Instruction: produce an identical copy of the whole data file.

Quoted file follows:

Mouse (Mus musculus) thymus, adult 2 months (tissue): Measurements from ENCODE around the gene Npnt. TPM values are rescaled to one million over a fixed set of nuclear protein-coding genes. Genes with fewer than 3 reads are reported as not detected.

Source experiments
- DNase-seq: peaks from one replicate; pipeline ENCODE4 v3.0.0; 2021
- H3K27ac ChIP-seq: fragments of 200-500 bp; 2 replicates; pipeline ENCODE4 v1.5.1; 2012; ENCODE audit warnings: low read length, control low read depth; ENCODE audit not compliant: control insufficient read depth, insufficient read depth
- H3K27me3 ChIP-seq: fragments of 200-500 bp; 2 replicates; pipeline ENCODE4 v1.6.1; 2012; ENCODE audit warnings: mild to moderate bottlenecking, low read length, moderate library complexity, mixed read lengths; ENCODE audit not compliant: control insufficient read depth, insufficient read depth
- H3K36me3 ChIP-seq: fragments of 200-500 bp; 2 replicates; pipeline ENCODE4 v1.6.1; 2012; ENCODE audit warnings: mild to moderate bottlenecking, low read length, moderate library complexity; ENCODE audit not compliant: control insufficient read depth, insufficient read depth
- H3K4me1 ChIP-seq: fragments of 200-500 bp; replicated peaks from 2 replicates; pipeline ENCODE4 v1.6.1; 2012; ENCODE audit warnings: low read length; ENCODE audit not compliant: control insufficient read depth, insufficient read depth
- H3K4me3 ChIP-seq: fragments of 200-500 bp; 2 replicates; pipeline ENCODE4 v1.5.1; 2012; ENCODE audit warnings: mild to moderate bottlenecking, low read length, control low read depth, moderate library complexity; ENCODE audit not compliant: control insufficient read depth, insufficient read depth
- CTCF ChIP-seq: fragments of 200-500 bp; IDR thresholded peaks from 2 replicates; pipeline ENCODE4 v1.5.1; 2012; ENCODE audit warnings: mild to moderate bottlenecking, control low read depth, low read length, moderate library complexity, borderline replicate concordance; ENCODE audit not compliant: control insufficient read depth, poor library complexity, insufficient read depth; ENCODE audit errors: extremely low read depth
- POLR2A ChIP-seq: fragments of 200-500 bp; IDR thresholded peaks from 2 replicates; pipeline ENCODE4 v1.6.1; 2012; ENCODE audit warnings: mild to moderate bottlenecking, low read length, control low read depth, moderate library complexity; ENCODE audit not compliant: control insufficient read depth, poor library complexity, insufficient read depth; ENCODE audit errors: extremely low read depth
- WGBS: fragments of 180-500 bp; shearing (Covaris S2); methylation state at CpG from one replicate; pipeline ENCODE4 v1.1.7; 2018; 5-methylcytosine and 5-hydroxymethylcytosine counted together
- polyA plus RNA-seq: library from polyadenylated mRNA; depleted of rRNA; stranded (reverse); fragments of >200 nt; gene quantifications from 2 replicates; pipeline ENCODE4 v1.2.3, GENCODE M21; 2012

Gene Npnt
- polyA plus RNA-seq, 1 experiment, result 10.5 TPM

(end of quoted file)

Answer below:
Mouse (Mus musculus) thymus, adult 2 months (tissue): Measurements from ENCODE around the gene Npnt. TPM values are rescaled to one million over a fixed set of nuclear protein-coding genes. Genes with fewer than 3 reads are reported as not detected.

Source experiments
- DNase-seq: peaks from one replicate; pipeline ENCODE4 v3.0.0; 2021
- H3K27ac ChIP-seq: fragments of 200-500 bp; 2 replicates; pipeline ENCODE4 v1.5.1; 2012; ENCODE audit warnings: low read length, control low read depth; ENCODE audit not compliant: control insufficient read depth, insufficient read depth
- H3K27me3 ChIP-seq: fragments of 200-500 bp; 2 replicates; pipeline ENCODE4 v1.6.1; 2012; ENCODE audit warnings: mild to moderate bottlenecking, low read length, moderate library complexity, mixed read lengths; ENCODE audit not compliant: control insufficient read depth, insufficient read depth
- H3K36me3 ChIP-seq: fragments of 200-500 bp; 2 replicates; pipeline ENCODE4 v1.6.1; 2012; ENCODE audit warnings: mild to moderate bottlenecking, low read length, moderate library complexity; ENCODE audit not compliant: control insufficient read depth, insufficient read depth
- H3K4me1 ChIP-seq: fragments of 200-500 bp; replicated peaks from 2 replicates; pipeline ENCODE4 v1.6.1; 2012; ENCODE audit warnings: low read length; ENCODE audit not compliant: control insufficient read depth, insufficient read depth
- H3K4me3 ChIP-seq: fragments of 200-500 bp; 2 replicates; pipeline ENCODE4 v1.5.1; 2012; ENCODE audit warnings: mild to moderate bottlenecking, low read length, control low read depth, moderate library complexity; ENCODE audit not compliant: control insufficient read depth, insufficient read depth
- CTCF ChIP-seq: fragments of 200-500 bp; IDR thresholded peaks from 2 replicates; pipeline ENCODE4 v1.5.1; 2012; ENCODE audit warnings: mild to moderate bottlenecking, control low read depth, low read length, moderate library complexity, borderline replicate concordance; ENCODE audit not compliant: control insufficient read depth, poor library complexity, insufficient read depth; ENCODE audit errors: extremely low read depth
- POLR2A ChIP-seq: fragments of 200-500 bp; IDR thresholded peaks from 2 replicates; pipeline ENCODE4 v1.6.1; 2012; ENCODE audit warnings: mild to moderate bottlenecking, low read length, control low read depth, moderate library complexity; ENCODE audit not compliant: control insufficient read depth, poor library complexity, insufficient read depth; ENCODE audit errors: extremely low read depth
- WGBS: fragments of 180-500 bp; shearing (Covaris S2); methylation state at CpG from one replicate; pipeline ENCODE4 v1.1.7; 2018; 5-methylcytosine and 5-hydroxymethylcytosine counted together
- polyA plus RNA-seq: library from polyadenylated mRNA; depleted of rRNA; stranded (reverse); fragments of >200 nt; gene quantifications from 2 replicates; pipeline ENCODE4 v1.2.3, GENCODE M21; 2012

Gene Npnt
- polyA plus RNA-seq, 1 experiment, result 10.5 TPM